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Gregg’s Withdrawal Symbolizes GOP’s Inability to Play Nice

When it comes to bipartisan cooperation on Capitol Hill and, for that matter, elsewhere, it looks like we’re off to a bad start.

[IMGCAP(1)]Honestly, I never expected the Republicans to get on board with bipartisanship. Not many of those who came in during former Speaker Newt Gingrich’s (R-Ga.) 1994 “revolution” approached politics that way. Republicans elected since then have not tried very hard to change that mindset. Partisanship appeals to them, and it will be tough for Democrats to abandon their own core principles and the people who elected them just to appease a recalcitrant opposition.

Even with two consecutive elections that increased their majority and decimated the GOP, it’s naive for Democrats to believe that Republicans would go along to get along. It’s just not in their DNA. Case in point: Republican Sen. Judd Gregg of New Hampshire.

As President Barack Obama was talking to workers at a Caterpillar plant in Peoria, Ill., Gregg went before the television cameras to withdraw himself from consideration to be secretary of Commerce. If this were a sincere act of conscience, I can’t fault the man. If he had submitted his name for consideration for the Cabinet position with the best of intentions, eager to seek common ground for the common good, and truly found himself thwarted by “irresolvable conflicts,” I can’t criticize his decision.

But I’m beginning to think this might have been a calculated decision designed to embarrass the president at a time when many of Gregg’s Senate colleagues were denouncing him in private for not taking a stand on the American Recovery and Reinvestment Act.

If that’s the case, then Gregg should be ashamed of himself. He should be ashamed that instead of rolling up his sleeves and helping his president during this time of national crisis, he has chosen to return to his Senate foxhole, where he can safely whine and growl and throw stones.

As Momma used to tell me, you’re either part of the solution or you’re part of the problem, and Gregg has chosen the latter. He chose partisanship over playing the role of statesman and problem-solver.

Democrats are looking on in dismay at the way in which the Republicans have charted their path out of the political wilderness. First, as newly elected Republican National Committee Chairman Michael Steele warned, Republicans want “those who wish to obstruct” to be “ready to get knocked over.” Then, newly elected National Republican Congressional Committee Chairman Pete Sessions (Texas) boastfully cited the Taliban insurgency in Afghanistan as the new model for Republican behavior in the House of Representatives.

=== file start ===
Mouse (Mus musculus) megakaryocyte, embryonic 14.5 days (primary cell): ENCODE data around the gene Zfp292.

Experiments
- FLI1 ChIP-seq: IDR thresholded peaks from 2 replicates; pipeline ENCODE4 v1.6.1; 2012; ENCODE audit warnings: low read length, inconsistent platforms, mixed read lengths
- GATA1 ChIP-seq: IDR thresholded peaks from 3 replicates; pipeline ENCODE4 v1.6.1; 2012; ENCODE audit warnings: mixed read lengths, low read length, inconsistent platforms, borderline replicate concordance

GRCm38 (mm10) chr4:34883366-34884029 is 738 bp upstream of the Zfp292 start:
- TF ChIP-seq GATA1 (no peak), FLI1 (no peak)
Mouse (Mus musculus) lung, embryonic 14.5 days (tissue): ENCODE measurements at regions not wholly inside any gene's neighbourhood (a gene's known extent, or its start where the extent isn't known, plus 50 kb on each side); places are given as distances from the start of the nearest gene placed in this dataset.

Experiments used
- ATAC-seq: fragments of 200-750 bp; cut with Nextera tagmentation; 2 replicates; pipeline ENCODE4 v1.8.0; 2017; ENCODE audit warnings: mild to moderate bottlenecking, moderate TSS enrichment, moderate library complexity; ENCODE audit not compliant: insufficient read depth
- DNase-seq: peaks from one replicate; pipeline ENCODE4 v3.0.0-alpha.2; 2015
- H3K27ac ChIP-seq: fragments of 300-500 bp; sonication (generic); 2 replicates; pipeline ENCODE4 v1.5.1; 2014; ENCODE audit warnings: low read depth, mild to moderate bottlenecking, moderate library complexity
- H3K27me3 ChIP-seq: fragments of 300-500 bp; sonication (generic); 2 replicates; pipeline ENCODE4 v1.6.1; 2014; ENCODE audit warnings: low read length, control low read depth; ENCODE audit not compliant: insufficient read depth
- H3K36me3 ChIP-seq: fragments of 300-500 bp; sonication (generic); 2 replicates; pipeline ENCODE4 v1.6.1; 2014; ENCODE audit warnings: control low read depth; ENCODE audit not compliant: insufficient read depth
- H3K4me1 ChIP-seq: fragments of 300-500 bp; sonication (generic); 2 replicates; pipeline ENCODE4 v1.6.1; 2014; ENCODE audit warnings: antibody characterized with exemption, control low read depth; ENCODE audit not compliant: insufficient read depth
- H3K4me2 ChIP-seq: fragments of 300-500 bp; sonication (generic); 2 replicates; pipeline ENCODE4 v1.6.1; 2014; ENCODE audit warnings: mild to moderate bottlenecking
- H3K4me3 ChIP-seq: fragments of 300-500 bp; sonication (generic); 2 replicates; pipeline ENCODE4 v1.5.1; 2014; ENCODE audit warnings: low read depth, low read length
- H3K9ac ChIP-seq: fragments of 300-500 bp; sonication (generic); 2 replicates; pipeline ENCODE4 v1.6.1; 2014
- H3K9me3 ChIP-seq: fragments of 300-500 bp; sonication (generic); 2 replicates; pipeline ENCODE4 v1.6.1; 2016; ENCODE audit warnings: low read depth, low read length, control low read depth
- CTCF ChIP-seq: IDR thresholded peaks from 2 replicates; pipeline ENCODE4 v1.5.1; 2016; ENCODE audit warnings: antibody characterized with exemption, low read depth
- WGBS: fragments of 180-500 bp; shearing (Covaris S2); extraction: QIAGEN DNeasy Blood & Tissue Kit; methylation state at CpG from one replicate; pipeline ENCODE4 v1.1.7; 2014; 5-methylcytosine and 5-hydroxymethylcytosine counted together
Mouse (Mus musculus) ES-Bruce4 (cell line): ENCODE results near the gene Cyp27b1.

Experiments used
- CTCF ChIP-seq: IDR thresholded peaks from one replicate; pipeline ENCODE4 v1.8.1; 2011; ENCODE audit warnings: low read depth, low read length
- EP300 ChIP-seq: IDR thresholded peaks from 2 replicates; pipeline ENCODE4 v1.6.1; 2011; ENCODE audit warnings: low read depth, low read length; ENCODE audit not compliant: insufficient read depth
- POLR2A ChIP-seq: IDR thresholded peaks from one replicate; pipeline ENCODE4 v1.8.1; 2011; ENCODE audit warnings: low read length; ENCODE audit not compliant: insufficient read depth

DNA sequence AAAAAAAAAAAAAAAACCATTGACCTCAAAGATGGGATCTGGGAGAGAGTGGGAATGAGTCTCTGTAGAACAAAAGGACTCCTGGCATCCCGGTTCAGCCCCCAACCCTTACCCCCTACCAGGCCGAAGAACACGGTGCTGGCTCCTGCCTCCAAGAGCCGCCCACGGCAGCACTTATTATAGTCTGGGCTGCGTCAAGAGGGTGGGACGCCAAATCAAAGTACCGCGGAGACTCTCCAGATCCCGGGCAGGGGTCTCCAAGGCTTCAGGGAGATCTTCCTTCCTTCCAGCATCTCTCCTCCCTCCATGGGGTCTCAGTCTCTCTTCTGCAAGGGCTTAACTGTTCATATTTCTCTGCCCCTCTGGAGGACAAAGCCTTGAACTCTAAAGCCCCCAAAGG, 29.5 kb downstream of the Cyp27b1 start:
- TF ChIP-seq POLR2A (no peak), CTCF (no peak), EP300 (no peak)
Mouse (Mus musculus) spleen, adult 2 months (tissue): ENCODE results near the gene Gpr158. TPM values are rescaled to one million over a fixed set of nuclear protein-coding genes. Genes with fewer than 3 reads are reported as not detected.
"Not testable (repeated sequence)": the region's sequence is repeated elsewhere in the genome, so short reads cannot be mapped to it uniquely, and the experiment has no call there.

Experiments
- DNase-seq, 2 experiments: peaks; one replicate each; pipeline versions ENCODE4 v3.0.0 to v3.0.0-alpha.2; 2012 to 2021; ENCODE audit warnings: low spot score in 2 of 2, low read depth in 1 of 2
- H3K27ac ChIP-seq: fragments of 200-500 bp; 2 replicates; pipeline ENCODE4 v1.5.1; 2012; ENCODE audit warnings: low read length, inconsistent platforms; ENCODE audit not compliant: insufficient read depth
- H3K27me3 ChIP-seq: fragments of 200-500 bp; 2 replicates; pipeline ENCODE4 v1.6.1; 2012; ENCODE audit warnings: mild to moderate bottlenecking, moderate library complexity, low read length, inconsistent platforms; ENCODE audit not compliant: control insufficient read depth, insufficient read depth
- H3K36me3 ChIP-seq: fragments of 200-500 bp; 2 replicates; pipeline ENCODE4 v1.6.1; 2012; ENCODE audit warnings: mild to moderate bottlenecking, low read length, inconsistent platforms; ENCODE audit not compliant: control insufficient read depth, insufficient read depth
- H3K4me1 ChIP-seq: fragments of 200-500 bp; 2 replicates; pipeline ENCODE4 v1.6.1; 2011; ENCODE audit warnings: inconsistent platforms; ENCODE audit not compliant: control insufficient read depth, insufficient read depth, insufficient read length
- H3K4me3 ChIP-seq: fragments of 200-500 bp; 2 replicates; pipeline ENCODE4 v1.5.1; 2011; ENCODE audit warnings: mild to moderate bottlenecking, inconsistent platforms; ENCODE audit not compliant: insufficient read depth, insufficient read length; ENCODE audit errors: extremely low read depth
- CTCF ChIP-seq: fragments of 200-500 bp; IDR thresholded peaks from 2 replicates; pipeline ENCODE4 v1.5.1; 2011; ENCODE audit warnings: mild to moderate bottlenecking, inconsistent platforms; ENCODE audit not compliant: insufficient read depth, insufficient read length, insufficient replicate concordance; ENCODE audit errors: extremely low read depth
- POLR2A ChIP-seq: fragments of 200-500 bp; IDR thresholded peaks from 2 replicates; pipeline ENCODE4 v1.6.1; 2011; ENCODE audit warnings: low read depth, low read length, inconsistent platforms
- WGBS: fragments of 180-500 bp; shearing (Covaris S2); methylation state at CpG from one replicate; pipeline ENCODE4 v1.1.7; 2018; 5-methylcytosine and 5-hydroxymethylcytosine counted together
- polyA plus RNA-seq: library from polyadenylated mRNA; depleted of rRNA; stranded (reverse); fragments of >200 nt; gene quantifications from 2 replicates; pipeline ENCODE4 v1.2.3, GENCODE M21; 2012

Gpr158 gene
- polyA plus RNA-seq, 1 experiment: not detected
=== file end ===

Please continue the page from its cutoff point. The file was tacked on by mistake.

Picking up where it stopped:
It’s as though the GOP leadership is competing to be “America’s Next Top Roadblock to Progress.” Members of the loyal opposition, with all due respect, that’s one award you don’t want to win.

How has it gotten so heated so quickly? Come on, the American people are too smart to buy the GOP’s “the mean old House Speaker and Majority Leader made me do it” argument. Not when they are hearing and seeing the president doing his best to charm and cajole them to the bipartisan table, where they can compromise and work toward the common good.

Listening to the Republicans belittle the stimulus bill Friday was downright frightening. It was hard to fathom how they could be so willfully out of touch, so brazen in their zeal to score points and portray themselves as holier than thou in fiscal responsibility during a crisis that their party’s policies and administration created. Talk about hypocrisy!

It takes time to ramp up to this level of acrimony, and it’s the type of rhetoric that I would have expected from an embattled minority trying to resist being steamrolled after years of pitched fighting with an aggressive administration. But they hit this fevered pitch within the first three weeks of Obama’s presidency.

Right off the bat, the Republican leadership positioned itself at odds with the new administration by complaining about Democrats blocking their amendments and alternative plans. Fair enough. Even some Democrats had legitimate concerns about some of the alternatives being offered up because they seemed to be more of the same. And, if truth be told, responsible leaders on both sides, along with the administration, ended up cutting provisions that were neither an investment in the future nor anything that would help people right now.

Obama’s first 100 days are supposed to be the equivalent of a honeymoon, but these political newlyweds are already fighting like there’s a hot nanny and a husband with a guilty look.

Republicans need to realize that if they pitch in and help find solutions, the glow of progress will fall on them as well as the new administration. But if they get in the way, they will find themselves back in the proverbial wilderness. Maybe Valentine’s Day can inspire them toward true bipartisanship. It’s not just about trust, it is also about reconciliation that is only possible when both sides respect the other’s core values.

In the midst of our current economic crisis, petty partisanship isn’t a poisoned valentine — it borders on unpatriotic.

Roses are red, violets are blue.

When it comes to bipartisanship, Mr. President,

It will take more work, more charm/

To get the GOP to stand with you.

Donna Brazile, the campaign manager for Democratic presidential nominee Al Gore in 2000, runs her own grass-roots political consulting firm.

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